In the worst scenarios, we’ve seen brands like Motorola and Nokia giving out just one OS update to some phones instead of even the virtual industry-standard two version updates. We’ve also seen companies like Vivo and Xiaomi announce a policy to bring three years of OS updates but exclude brand-new flagships from this pledge.
We understand that it can cost companies thousands of dollars and months of development and testing resources to push out a software update. But Samsung shows that it’s possible to deliver years of updates to a broad portfolio of phones. As a result, the Korean brand will undoubtedly earn the loyalty of at least some customers, leading to repeat sales. Update support makes good business sense.
Offering a slower charger
One cost-cutting tactic we’ve seen from some brands is providing a slow charger in the box that won’t even charge up your new smartphone at full speed. One prominent example is the Samsung Galaxy S20 FE, which supports 25W wired charging but only comes with a 15W adapter.
This seems like a financial decision in Samsung’s case. It’s unclear, however, whether the company bundled a slower charger because it needed to meet a specific price point or if it’s doing so because it wants you to spend cash on a faster 25W charger.
On the flip side, we’ve seen some brands offer a better solution by shipping phones with more powerful chargers. 2020’s Xiaomi Mi 10 Pro supports 50W speeds but comes with a 65W charger that can also be used to fast charge laptops and other gadgets.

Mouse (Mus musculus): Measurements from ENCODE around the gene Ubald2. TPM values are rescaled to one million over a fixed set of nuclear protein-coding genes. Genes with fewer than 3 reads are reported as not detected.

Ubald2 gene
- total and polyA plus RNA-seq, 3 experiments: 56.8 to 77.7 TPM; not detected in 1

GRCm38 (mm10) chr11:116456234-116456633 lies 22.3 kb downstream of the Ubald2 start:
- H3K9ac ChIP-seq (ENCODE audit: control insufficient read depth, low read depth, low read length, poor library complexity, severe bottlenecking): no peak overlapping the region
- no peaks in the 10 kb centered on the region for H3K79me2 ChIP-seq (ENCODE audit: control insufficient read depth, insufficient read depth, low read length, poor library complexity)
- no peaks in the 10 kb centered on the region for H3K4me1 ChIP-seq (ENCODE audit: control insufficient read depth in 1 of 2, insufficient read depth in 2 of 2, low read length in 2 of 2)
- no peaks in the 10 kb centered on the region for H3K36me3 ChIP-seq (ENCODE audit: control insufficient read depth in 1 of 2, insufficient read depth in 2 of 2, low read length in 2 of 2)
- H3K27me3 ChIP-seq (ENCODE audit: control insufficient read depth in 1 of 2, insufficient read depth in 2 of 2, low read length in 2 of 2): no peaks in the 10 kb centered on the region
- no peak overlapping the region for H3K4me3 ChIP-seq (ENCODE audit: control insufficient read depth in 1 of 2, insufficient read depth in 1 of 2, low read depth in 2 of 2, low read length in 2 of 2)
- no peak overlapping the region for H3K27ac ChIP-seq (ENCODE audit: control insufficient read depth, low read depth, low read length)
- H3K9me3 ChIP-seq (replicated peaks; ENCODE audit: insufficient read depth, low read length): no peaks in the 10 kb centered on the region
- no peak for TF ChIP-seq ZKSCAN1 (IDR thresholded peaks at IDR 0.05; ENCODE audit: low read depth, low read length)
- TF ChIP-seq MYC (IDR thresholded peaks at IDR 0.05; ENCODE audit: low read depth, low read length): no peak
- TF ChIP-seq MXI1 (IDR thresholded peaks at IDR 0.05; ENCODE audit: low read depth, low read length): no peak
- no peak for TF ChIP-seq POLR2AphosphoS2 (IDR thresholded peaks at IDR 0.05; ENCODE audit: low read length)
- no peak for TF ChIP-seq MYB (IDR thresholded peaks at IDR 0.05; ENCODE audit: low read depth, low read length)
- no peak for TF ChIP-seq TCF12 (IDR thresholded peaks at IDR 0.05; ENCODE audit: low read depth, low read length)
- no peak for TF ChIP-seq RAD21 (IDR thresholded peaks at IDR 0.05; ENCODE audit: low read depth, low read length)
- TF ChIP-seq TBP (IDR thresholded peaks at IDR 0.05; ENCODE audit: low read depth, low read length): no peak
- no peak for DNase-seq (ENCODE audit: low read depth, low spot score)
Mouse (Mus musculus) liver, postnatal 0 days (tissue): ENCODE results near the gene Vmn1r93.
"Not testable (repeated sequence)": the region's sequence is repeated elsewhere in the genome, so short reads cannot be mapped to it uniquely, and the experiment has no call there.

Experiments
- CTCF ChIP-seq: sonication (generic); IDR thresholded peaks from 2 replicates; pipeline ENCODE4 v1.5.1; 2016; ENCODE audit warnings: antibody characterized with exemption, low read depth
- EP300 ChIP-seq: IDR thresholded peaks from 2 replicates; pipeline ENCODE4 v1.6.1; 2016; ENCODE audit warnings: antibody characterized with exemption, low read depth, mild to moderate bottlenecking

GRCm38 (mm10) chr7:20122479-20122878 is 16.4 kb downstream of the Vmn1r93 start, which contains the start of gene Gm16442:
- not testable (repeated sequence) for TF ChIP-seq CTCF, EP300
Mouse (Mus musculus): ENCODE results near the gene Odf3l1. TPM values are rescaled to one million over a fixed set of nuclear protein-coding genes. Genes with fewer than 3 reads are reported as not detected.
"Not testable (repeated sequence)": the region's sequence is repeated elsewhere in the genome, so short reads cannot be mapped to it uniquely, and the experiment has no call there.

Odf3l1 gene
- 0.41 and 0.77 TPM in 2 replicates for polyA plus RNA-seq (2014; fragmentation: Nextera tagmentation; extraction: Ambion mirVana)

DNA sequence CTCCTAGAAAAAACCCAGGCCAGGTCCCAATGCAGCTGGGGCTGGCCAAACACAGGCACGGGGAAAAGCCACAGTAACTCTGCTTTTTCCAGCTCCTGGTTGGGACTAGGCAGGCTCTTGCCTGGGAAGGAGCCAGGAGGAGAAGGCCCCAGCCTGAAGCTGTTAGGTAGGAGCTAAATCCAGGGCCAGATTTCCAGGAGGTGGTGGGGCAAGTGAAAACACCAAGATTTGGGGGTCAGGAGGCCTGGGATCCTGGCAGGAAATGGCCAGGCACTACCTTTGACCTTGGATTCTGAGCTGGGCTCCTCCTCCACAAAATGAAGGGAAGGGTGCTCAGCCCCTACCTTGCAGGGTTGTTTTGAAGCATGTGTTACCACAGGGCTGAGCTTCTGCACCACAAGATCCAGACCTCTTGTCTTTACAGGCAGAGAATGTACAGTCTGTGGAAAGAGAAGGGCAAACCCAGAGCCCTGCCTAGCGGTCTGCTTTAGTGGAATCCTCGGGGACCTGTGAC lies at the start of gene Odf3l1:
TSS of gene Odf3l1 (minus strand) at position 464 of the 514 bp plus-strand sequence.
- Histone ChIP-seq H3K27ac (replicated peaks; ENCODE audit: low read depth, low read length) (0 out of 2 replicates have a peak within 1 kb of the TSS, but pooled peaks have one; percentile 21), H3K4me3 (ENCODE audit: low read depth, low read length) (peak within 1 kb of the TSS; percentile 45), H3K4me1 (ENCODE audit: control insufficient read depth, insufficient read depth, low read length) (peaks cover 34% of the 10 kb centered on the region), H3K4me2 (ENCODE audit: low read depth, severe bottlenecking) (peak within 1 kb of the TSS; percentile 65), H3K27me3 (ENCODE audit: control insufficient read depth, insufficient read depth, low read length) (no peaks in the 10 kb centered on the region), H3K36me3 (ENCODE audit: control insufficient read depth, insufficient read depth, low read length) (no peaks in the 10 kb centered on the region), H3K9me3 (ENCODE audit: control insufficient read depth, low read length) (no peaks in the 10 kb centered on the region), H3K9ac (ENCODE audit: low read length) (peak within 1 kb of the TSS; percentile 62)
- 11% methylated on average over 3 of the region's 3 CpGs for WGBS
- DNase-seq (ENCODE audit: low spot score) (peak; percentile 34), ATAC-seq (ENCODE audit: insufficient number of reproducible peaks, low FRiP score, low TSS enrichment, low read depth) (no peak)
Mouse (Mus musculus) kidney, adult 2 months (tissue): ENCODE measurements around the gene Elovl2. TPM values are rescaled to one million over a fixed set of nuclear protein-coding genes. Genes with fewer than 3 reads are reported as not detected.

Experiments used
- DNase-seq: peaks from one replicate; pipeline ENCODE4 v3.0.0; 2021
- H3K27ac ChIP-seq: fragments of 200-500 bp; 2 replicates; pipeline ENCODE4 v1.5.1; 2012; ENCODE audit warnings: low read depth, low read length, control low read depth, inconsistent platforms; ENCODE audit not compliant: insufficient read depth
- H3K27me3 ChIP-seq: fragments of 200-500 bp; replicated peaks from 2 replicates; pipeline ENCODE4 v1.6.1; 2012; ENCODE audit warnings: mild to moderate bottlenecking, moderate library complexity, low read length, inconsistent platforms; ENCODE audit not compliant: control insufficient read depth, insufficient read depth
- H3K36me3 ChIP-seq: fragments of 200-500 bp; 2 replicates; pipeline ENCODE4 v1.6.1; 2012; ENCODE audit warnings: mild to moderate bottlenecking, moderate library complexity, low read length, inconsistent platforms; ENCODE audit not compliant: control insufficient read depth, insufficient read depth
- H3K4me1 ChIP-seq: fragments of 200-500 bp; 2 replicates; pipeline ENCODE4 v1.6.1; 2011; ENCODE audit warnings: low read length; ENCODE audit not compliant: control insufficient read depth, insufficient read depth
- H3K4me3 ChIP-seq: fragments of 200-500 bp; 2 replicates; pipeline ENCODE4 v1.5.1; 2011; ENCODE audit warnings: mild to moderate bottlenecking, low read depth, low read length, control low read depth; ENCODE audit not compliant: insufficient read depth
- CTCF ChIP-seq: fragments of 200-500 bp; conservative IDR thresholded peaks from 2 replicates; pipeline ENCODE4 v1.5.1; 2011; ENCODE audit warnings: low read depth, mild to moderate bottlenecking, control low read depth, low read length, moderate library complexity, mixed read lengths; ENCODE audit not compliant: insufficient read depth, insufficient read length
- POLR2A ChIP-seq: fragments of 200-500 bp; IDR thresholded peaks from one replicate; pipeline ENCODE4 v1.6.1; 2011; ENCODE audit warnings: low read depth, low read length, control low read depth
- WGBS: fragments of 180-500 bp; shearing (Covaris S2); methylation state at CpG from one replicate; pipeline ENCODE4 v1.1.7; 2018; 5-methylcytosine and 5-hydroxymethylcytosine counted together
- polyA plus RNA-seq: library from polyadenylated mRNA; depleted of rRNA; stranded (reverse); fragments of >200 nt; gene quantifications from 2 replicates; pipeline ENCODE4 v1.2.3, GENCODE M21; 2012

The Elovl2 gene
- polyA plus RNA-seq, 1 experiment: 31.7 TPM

Or dropping the charger altogether
Another charging-related trend is companies dropping the charger from the box altogether. Apple was the first major brand to do this, followed by (you guessed it) Samsung and Google. In particular, both Apple and Samsung cited environmental concerns as their excuse for this new policy.
According to Apple’s own 2021 environmental report, there is an ecological benefit. It claimed it could fit 70% more products on a pallet without a charger, reducing shipping-related emissions. It also said this change has led to a significant drop in the use of plastic and zinc. Unfortunately, it’s clear that environmental concerns aren’t the only reason — you still need to pay $20 to $35 for the charging brick.
Meanwhile, Xiaomi demonstrated a more consumer-friendly solution when it launched the Mi 11 in China last year. It offered a package with and without the charger for the same price. So we’d like to see companies take this approach in global markets or make the cost of a separate charger much cheaper.
Cutting back on refresh rates
High refresh rate panels have become very popular in the smartphone world today, and you can even find this option on ~$300 devices and under. However, we still see some smartphone makers cheap out on us by offering a lower refresh rate. And we’re not talking about a drop-down to a still smooth 90Hz but rather to the standard 60Hz.
Explained: What you need to know about refresh rates
There are times when offering a 60Hz-only screen is a sensible cost-cutting move. This is particularly true in the budget segment, where every cent counts. It might also be a wise decision if the phone has a tiny battery. But there are at least three high-profile examples of phones cheaping out in this regard — the $900 LG V60, the $1,099 iPhone 12 Pro Max, and the $1,000 Galaxy Note 20.
It’s hard to agree with the decision to stick to 60Hz at these price points. Furthermore, all three devices packed decent batteries at best. So it definitely feels like these brands were doing it to improve their already substantial per-device profit margins. Although thankfully, this trend didn’t catch on throughout 2021, so let’s hope it’s behind us.
What’s the worst way that smartphone makers cheap out on us? Let us know via the poll below.